Hamukungu Fishing Village

We had the privilege of visiting Hamukungu Village – one of 11 communities WITHIN Queen Elizabeth National Park. We learned first hand what it is like for communities and wildlife to co-exist and the critical work and initiative that Eric and Wildlife Uganda are encouraging to give people the empowerment and tools to improve their lives.


Eric will be coming to Atlanta in 2023 for a series of events that Resort to Laura Madrid and my wonderful partners in crime will be supporting!! I am excited for you to meet Eric and learn more about travel in Uganda and Rwanda, so do let me know if of interest! TELL ME MORE – https://forms.gle/7uofhfxyCJiDF1D79

Queen Elizabeth National Park Game Drive

Queen Elizabeth National Park is the most visited wildlife park in Uganda and has an abundance of wildlife, including waterbucks, Elephants, Leopards, Buffaloes, Hyenas, and a variety of Antelope species. These spectral animals were right in front of us and we will always cherish being able to experience them in their natural habitat.

Queen Elizabeth National Park – Lion Research

Today our guide on this bespoke adventure was a member of a local predator research team that has been doing carnivores research at Queen Elizabeth National Park for over ten years.


We used the telemetry to find the different lion prides who roam the Savannah of Queen Elizabeth. We can confidently state there is no better way to find and photograph lions in all of Uganda. Given the fact that one lion in each pride is collared as part of the research project, we saw multiple prides this morning, many of which were camouflaged entirely in thickets or bushes. During the drive, we learned more about human-animal conflict in communities around the park, veterinary issues within the park, and lion family dynamics.

Kazinga Channel

The Kazinga Channel, which flows between Lakes Edward and George, is home to one of the greatest concentration of hippo in Africa and herds of elephant, buffalo and other animals come to drink at the water’s edge. The channel is a magnet for waterbirds, with great flocks of pelicans and other birds on the shore, and a great spot to see the beautiful African fish eagle. We humans enjoyed all of it!

I loved this parking spot sign. What a beautiful perspective!

The wonderful team at Kyambura Gorge Lodge did not make leaving easy!

Yes, it is rather astonishing that we came to Uganda and Rwanda for gorilla trekking, yet it is Day 8 since we left home and are now on our first Gorilla Trek of the trip. Uganda and Rwanda are spectacular in so many more ways than Gorillas; we have built up to this point and are so excited to explore Bwindi!

Bwindi Impenetrable Forest

Bwindi Impenetrable National Park lies in southwestern Uganda on the edge of the Rift Valley. Its mist-covered hillsides are blanketed by one of Uganda’s oldest and most biologically diverse rainforests, which dates back over 25,000 years and contains almost 400 species of plants. More famously, this “impenetrable forest” also protects an estimated 320 mountain gorillas – roughly half of the world’s population, including several habituated groups, which can be tracked.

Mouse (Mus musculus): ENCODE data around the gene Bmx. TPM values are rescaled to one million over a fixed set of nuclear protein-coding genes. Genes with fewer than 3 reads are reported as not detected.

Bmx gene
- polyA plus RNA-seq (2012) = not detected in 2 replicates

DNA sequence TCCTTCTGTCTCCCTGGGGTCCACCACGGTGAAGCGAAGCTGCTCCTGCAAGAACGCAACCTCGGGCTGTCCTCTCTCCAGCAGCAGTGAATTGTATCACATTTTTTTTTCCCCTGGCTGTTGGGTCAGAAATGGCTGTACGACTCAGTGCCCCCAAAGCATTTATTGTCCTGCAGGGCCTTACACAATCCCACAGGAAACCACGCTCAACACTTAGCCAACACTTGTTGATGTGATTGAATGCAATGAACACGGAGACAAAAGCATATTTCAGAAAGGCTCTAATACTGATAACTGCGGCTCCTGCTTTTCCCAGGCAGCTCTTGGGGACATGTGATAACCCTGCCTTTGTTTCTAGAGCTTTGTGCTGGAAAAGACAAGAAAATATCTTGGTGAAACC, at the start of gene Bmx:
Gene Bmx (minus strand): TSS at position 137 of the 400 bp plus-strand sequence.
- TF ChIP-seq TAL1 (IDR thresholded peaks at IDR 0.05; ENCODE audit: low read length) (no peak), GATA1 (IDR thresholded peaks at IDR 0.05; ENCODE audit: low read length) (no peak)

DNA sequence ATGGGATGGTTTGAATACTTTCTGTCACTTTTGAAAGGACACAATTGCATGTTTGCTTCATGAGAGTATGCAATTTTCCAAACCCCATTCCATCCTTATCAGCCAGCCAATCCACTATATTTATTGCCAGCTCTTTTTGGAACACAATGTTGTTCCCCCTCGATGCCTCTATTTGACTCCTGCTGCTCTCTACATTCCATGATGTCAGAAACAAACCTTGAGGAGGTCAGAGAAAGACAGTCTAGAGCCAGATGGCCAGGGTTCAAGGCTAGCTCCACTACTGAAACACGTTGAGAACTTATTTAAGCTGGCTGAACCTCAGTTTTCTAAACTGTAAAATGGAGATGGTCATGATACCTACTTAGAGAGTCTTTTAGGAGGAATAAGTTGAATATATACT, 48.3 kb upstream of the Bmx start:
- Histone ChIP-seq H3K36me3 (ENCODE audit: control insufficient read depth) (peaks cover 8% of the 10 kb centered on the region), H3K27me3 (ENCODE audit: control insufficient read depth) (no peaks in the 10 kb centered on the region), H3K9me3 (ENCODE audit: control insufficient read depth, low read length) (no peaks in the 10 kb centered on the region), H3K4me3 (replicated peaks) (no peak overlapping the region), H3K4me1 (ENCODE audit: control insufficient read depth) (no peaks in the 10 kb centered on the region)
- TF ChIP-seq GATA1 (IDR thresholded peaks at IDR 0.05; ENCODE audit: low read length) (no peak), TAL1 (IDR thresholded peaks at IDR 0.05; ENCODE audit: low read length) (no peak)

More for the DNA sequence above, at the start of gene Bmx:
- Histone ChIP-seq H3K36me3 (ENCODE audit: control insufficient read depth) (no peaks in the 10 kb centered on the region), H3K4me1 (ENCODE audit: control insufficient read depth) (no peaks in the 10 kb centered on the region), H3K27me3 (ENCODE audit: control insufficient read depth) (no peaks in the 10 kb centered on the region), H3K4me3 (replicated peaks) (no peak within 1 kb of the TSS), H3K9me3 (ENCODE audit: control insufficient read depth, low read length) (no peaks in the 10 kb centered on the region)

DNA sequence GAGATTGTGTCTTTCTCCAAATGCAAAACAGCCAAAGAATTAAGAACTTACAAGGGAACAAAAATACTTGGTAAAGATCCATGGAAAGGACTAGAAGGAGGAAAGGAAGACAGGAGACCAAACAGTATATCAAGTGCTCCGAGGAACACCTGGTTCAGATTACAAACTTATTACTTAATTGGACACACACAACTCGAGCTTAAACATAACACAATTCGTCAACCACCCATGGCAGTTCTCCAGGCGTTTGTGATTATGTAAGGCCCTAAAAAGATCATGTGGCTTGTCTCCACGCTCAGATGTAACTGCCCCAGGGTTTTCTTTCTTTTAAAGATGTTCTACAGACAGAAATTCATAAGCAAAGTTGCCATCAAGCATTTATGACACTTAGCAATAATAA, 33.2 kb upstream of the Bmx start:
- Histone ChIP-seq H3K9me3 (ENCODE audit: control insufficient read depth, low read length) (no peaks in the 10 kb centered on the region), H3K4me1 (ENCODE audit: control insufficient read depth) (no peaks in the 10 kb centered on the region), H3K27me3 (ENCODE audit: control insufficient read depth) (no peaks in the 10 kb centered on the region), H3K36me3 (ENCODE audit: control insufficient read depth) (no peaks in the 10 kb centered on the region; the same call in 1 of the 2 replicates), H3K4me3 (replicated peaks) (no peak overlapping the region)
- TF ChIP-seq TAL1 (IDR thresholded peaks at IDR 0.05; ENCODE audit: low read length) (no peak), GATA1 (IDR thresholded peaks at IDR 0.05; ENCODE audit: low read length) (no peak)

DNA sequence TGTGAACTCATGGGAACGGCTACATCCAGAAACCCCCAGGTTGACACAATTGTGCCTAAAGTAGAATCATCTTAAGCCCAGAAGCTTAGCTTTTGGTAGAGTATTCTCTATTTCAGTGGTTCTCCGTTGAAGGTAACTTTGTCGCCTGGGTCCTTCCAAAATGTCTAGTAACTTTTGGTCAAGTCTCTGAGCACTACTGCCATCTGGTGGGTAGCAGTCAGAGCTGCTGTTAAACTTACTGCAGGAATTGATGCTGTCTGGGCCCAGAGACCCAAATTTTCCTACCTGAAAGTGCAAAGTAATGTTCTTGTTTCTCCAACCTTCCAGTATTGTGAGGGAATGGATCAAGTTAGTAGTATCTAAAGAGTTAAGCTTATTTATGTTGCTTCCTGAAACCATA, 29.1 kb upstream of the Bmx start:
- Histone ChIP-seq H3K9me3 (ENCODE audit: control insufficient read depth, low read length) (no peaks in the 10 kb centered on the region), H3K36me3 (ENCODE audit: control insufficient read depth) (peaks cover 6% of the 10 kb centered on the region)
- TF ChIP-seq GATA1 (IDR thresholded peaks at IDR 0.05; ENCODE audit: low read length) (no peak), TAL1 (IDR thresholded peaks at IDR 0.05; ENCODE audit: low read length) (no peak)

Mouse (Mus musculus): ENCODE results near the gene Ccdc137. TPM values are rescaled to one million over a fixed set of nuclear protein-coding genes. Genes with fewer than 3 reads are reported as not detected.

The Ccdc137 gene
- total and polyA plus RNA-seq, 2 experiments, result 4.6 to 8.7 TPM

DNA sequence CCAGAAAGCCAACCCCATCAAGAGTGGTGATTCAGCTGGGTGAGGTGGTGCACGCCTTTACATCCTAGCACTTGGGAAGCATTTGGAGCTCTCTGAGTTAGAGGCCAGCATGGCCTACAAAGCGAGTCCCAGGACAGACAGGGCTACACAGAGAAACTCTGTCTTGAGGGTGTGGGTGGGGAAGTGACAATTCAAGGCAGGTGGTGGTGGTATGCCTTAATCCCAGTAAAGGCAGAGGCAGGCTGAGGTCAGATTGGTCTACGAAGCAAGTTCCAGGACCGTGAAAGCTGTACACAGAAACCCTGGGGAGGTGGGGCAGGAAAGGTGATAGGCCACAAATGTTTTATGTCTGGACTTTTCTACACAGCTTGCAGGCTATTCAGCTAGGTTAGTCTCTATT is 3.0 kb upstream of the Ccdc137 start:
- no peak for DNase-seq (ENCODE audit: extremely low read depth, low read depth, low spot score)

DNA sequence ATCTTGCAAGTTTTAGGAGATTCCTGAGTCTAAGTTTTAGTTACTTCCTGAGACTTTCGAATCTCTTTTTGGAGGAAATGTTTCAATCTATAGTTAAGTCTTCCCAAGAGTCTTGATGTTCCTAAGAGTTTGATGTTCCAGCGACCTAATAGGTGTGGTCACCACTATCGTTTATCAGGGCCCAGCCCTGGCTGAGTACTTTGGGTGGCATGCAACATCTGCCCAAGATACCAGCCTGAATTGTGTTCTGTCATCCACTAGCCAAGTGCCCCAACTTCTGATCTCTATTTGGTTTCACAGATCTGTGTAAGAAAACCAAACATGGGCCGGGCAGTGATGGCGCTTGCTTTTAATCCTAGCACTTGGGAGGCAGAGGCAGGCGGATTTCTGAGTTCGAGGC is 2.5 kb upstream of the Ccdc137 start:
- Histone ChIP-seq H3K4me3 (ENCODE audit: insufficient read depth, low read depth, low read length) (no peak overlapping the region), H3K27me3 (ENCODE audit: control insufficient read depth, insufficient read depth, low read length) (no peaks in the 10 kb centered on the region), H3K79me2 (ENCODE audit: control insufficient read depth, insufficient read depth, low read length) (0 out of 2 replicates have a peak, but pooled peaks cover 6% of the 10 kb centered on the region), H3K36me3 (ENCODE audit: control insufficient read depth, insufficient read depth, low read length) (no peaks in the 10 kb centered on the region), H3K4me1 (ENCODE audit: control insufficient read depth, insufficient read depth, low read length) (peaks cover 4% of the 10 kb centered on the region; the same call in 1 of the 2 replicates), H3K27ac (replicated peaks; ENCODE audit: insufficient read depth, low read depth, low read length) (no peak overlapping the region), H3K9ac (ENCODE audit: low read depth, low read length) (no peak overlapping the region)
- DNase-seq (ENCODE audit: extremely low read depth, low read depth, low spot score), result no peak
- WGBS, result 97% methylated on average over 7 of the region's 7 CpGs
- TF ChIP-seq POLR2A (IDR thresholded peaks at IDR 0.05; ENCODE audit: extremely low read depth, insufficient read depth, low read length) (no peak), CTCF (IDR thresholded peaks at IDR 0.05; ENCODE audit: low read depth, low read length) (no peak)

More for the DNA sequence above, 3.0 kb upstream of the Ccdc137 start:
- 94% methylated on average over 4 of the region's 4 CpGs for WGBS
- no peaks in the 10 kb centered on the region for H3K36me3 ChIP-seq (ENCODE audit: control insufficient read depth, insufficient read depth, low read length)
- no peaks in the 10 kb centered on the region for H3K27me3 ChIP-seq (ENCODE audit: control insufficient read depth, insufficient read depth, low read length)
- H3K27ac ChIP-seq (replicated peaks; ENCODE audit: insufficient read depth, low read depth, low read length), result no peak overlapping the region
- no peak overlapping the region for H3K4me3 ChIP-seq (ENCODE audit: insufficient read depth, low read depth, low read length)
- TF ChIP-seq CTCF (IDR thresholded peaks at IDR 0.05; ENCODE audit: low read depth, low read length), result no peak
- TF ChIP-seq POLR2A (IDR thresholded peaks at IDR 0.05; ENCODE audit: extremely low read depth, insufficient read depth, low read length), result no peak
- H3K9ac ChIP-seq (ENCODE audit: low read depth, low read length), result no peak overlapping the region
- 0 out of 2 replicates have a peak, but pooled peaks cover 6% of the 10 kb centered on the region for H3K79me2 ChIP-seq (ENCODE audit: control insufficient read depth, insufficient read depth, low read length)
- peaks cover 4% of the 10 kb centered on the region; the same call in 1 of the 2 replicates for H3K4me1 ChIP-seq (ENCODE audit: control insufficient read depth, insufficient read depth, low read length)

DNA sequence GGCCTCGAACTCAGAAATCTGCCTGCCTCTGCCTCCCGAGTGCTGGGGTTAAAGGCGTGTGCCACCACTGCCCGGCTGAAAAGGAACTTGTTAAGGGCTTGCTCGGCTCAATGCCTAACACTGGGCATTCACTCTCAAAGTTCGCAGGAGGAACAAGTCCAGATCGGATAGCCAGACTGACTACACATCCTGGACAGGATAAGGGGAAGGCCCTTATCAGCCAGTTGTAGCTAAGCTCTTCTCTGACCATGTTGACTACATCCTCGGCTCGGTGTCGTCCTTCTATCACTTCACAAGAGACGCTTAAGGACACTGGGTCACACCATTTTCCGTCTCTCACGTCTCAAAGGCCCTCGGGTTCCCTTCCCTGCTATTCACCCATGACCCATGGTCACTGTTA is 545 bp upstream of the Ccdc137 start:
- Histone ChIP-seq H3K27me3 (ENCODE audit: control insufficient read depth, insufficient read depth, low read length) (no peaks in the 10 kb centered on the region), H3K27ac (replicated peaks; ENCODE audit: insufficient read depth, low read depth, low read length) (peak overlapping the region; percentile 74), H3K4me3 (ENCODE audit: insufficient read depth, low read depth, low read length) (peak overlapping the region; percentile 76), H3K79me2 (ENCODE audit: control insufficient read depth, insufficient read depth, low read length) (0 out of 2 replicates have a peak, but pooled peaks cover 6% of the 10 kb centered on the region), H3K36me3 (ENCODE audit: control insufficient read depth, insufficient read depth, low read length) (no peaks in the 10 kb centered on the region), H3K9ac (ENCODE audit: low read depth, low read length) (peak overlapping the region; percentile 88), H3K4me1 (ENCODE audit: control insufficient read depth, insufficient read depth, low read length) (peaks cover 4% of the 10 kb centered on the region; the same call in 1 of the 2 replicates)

Bwindi National park has 9 habituated gorilla families that enthusiasts track. Seven of them are in the Buhoma Vicinity, while two are in the southern part of Bwindi, known as the Mkuringo and Nshongi families of Bwindi Gorillas.


Bwindi Gorilla National park supports not only gorillas but also a tremendous biodiversity of flora and fauna. It is a prime destination for bird lovers. When most of Africa’s rain forests disappeared during the arid conditions of the ice age, Bwindi is one of the few refugia that survived. The flora and fauna in this tropical rainforest include; 310 species of butterflies, 51 reptiles, 200 trees, 88 moths, and unique 120 types of mammals that also include 10 primate species. The Uganda primates species in this park include: chimpanzees, l’hoest monkeys, black and white colobus monkeys, retailed and blue monkeys, baboons, and the legendary endangered mountain gorillas.


Altitudes in the park range from 1,190 to 2,607 meters above sea level, with 60% of the park having an elevation of over 2,000 meters above sea level. The highest elevation in the park is Rwamunyonyi hill at the eastern edge of the park, and the lowest part of the park is located at its most northern tip.

Finding the gorillas can take up to 6 hours of trekking, and when you locate the gorilla family, you have one hour with the gorillas. Groups of 8 persons are assigned to different lead guides, rangers who find the gorilla family, and porters who are locals who, with training, join the porters guild and are thrilled to be able to carry your backpack and help you maneuver trick terrain.

Traveling in a private group is ideal as you can more easily agree on the amount of terrain and the degree of difficulty you are able to manage in order to see your assigned family. It is nature, however, and there are no promises that the family will be easy to find or keep up with, nor how active they will be when you do find them. Either way, when you come across “your” family of gorillas, it is just ONE OF THOSE MOMENTS IN LIFE!

Bwindi Lodge

Poised on the edge of the Bwindi Impenetrable Forest, famous for its thriving population of mountain gorilla, Bwindi Lodge is where uncharted adventure and African hospitality meet.